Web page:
Defendant's criminal charges arose from her suspicious behavior in the front yards of several residences. In September 2012, an off-duty police officer confronted defendant in the front yard of his house. Defendant appeared to be lost and asked the officer " strange questions" about whether he knew certain people, owned a dog, and had lived there long. Defendant stated she was looking for her children and then told the officer, " Okay. I'm leaving." As she was leaving, Officer Kinney arrived at the scene in a marked patrol car. He initiated a conversation with defendant because she was " acting suspiciously, and leaving a yard that didn't belong to her." Kinney identified himself as a police officer, asked defendant if she was well, and inquired why defendant had been in the other officer's front yard. Defendant " seemed kind of upset" and told Kinney that he had " no valid reason to contact her." Defendant then walked away.
[267 Or.App. 10] Kinney was concerned about defendant, but resumed his patrolling in that neighborhood. Very shortly thereafter, he observed defendant sitting on the sidewalk. Still later, Kinney saw defendant " in another yard." He drove around that general area, and returned to find defendant in yet another front " yard" of a single-family residential building that was enclosed by a cyclone fence. Kinney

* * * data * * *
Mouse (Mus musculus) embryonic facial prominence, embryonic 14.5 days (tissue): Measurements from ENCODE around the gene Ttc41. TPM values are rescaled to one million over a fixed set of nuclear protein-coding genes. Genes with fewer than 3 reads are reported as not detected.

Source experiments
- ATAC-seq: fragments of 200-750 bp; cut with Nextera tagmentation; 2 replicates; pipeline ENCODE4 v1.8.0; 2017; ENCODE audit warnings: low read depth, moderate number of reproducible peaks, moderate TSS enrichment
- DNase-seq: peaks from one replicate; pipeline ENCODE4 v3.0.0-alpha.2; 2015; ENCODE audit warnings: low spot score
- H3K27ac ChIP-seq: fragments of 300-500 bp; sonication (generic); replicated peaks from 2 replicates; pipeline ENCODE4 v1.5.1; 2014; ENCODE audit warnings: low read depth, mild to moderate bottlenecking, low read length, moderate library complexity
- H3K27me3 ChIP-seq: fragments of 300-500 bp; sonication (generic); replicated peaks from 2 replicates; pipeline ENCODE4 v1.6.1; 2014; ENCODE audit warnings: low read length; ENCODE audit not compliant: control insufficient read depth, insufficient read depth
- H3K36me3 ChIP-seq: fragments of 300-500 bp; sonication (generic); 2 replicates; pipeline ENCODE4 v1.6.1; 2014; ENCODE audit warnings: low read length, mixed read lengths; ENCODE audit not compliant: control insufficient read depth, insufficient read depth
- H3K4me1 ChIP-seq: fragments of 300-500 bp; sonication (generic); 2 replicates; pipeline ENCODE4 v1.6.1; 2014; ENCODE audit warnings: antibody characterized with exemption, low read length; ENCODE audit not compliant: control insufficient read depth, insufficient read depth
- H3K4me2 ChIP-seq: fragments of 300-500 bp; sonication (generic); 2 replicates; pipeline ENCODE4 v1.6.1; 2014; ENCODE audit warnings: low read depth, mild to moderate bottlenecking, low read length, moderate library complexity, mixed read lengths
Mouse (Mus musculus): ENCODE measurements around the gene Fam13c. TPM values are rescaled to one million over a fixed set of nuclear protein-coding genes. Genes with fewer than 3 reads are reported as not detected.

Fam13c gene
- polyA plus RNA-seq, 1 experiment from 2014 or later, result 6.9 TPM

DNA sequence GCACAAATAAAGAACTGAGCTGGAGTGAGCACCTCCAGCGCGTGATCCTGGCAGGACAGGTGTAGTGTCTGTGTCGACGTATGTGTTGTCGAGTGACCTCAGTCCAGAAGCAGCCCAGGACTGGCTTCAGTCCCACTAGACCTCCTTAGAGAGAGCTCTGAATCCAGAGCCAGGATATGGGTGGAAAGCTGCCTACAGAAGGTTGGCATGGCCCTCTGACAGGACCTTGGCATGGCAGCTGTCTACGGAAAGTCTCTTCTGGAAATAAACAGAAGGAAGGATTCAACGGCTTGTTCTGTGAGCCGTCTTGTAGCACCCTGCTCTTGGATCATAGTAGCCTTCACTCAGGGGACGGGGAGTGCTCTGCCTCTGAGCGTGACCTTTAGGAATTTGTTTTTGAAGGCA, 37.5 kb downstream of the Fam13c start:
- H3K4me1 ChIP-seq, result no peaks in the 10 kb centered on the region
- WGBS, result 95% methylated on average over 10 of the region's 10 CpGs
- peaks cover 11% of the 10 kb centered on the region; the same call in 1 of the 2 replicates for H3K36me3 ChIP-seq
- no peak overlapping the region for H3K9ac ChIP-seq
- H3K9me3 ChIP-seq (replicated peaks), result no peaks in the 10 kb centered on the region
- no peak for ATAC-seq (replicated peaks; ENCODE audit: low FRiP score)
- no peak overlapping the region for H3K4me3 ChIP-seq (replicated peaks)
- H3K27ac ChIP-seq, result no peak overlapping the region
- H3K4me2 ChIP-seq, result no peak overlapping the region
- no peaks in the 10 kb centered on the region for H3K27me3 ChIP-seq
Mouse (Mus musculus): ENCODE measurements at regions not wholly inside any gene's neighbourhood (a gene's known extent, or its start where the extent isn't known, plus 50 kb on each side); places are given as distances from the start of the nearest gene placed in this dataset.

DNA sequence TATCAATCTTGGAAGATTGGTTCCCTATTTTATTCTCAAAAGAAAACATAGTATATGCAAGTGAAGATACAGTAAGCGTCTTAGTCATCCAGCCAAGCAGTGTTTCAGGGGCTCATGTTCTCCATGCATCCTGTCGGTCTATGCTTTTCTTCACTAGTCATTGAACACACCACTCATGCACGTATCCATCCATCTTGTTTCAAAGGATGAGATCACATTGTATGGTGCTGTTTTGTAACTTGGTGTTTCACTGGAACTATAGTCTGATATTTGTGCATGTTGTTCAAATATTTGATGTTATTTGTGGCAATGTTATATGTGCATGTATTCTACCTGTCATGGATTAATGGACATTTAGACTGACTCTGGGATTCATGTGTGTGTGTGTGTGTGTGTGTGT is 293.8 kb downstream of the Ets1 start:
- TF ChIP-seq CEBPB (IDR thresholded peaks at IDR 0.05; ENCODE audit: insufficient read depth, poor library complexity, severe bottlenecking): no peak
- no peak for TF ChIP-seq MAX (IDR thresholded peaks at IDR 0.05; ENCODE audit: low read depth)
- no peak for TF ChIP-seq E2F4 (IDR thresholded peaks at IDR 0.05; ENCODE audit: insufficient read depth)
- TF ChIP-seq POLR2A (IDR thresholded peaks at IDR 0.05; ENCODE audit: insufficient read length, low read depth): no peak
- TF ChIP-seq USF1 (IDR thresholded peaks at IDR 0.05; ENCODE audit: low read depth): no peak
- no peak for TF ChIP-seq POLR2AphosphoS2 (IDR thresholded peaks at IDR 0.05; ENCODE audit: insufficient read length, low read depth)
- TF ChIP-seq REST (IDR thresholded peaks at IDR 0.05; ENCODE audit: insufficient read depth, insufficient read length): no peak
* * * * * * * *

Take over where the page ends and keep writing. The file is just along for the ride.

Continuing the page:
described defendant's reaction: " She saw me. And, basically, turned from walking towards the front door of the house to walking down the sidewalk to the gate on the fence to leave." Kinney left the patrol car and confronted defendant, who attempted to " push right past" him. Kinney told defendant she was not free to leave and placed his hand on her arm. Defendant then opened a folding knife and attempted to stab Kinney. Later, defendant screamed obscenities, threatened to kill Kinney, and struggled as Kinney arrested her.
Following her arrest, defendant was charged with second-degree criminal trespass, ORS 164.245; attempted assault of a public safety officer, ORS 163.208, ORS 161.405(2)(d); attempted first-degree assault, ORS 163.185, ORS 161.405(2)(b); and other crimes. Defendant did not move for a judgment of acquittal on any of the charges, and a jury convicted her of all counts.